“What did he say?”
“Nothing. I asked him if there were any notes, and he said ‘Not for this,’ and wouldn’t say another word. When we got home he told me that the Queen had said that a smart girl like me should be improving herself, not following her father around all day, and he asked me if I wanted to go to university. And when I admitted I did, someone must have used a lot of influence; I was one of the first women to study at the Normal School of Science in South Kensington, which became the Royal College of Science. For a while I was in the same class as H.G. Wells, though of course nobody knew what was going to become of him. I ended up taking engineering, and eventually went back to work for my father.”
“What happened then?”
“Whatever he was doing was over by then, I think. Certainly he never spoke of it again. But I do know that when we got our first contract to build a deep tube line, he already knew exactly how we were going to do it, had all of the engineering methods at his fingertips. It saved us months.”
“And you think that the meeting had something to do with that?” asks Susan.
“Not the meeting,” says Lady Juliet, “not just that. You don’t get that sort of knowledge from a meeting. The only way you get it is by doing it. They must have built something; something big, and deep underground. But he would never talk of it, and there was nothing in the company records.”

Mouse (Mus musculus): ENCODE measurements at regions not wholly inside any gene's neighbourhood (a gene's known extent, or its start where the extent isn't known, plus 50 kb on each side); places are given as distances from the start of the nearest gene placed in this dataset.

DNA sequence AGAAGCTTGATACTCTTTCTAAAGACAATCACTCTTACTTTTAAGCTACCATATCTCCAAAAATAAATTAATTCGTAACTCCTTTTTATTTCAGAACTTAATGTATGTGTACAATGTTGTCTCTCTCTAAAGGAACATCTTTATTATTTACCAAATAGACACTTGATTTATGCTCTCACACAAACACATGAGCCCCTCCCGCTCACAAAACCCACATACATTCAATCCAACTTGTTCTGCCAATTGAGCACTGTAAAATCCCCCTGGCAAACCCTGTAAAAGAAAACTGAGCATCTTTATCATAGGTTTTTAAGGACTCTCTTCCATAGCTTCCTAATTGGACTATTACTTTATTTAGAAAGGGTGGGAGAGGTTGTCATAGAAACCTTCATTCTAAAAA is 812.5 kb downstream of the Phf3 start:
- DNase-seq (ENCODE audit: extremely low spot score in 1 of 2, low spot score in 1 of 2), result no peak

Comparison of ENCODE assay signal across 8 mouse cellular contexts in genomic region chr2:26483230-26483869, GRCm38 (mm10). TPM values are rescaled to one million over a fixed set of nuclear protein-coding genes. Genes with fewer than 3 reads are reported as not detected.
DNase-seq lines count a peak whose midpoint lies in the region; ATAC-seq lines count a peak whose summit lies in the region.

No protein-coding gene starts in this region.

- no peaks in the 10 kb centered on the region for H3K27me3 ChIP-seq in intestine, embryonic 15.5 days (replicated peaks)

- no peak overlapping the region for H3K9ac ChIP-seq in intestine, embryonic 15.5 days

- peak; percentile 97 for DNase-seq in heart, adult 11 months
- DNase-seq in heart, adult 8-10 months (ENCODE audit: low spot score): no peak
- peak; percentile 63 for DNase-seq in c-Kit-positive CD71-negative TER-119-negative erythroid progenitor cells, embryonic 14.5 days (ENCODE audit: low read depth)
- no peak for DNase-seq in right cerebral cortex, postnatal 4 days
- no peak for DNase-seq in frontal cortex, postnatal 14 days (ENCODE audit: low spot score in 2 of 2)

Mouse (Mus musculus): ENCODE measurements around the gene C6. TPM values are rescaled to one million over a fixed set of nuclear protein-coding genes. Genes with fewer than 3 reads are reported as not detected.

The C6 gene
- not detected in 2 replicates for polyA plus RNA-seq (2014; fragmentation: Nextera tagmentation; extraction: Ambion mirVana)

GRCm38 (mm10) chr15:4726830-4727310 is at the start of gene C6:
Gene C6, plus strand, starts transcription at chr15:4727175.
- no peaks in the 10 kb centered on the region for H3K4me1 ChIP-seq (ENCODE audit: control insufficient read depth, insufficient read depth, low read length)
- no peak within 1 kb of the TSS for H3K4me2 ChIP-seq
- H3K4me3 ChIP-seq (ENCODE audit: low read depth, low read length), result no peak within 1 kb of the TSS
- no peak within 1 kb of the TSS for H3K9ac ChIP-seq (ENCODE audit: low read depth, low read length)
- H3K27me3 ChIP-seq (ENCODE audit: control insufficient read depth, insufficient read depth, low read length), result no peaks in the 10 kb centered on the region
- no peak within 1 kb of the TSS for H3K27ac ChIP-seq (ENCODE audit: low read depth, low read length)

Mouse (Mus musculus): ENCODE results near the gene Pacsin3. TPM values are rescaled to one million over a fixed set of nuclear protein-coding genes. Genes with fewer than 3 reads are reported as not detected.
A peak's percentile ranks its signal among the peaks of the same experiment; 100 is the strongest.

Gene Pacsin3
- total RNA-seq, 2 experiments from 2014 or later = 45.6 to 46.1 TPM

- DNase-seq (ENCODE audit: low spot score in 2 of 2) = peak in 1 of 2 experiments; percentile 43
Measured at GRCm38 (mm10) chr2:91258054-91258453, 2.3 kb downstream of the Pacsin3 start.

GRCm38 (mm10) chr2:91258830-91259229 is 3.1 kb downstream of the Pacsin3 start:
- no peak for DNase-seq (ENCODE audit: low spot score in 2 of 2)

Susan wakes with no memory of having gone home or fallen asleep. She’s in bed, still wearing her underwear and her slip, and her mouth tastes like something died in it. She’s been dreaming again, that silly game she used to play with the other children, queens and kings and talking animals. She stumbles to the loo and takes a stomach powder and an aspirin. There’s a mess in the living room, it looks like she spilled a bottle of whisky. Why would she have been drinking? She can’t remember. And why whisky, of all things? She rarely drinks, when she does she prefers wine or sherry, and there are bottles of both in the flat. She tries to remember, checks the calendar, and discovers that she’s somehow lost more than a week. The last thing she remembers is moving back into the flat after the funeral. Why would she have been drinking?
She checks that the hot water is working and draws a bath. As she undresses she realises she’s wearing a silver locket, one she doesn’t remember. It opens to a picture – a woman who looks a bit like her, wearing a green dress and a coronet. It reminds her of that game, Queen Susan the… the Gentle, that was it. She must have found it in a shop somewhere in the days she doesn’t remember.
Once she’s clean she puts on a bathrobe and goes to the kitchen. Maybe a cup of tea will help. There’s bacon in the fridge, a pound or so of rashers wrapped in greaseproof paper. She can’t remember buying it, and that’s a month’s ration for a single person. And ten eggs in the larder; with the rationing you can rarely get more than a couple, or the horrible powdered mix that’s only good for making cakes. Her ration book is in her handbag; she hasn’t bought them, at least not legally, and she usually does her best to avoid the black market. She checks the rest of the larder’s contents; the bread is getting a little stale, and there’s nothing else that seems out of place except a jar of honey she doesn’t remember buying, there’s no label so it doesn’t tell her much.